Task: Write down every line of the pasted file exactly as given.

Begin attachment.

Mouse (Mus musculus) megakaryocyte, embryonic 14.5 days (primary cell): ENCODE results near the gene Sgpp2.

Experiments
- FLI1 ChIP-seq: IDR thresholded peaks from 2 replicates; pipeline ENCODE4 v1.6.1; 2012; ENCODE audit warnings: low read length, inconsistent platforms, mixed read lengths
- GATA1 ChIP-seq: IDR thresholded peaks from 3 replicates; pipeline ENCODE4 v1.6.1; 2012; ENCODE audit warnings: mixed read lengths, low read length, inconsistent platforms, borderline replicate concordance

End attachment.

Mouse (Mus musculus) megakaryocyte, embryonic 14.5 days (primary cell): ENCODE results near the gene Sgpp2.

Experiments
- FLI1 ChIP-seq: IDR thresholded peaks from 2 replicates; pipeline ENCODE4 v1.6.1; 2012; ENCODE audit warnings: low read length, inconsistent platforms, mixed read lengths
- GATA1 ChIP-seq: IDR thresholded peaks from 3 replicates; pipeline ENCODE4 v1.6.1; 2012; ENCODE audit warnings: mixed read lengths, low read length, inconsistent platforms, borderline replicate concordance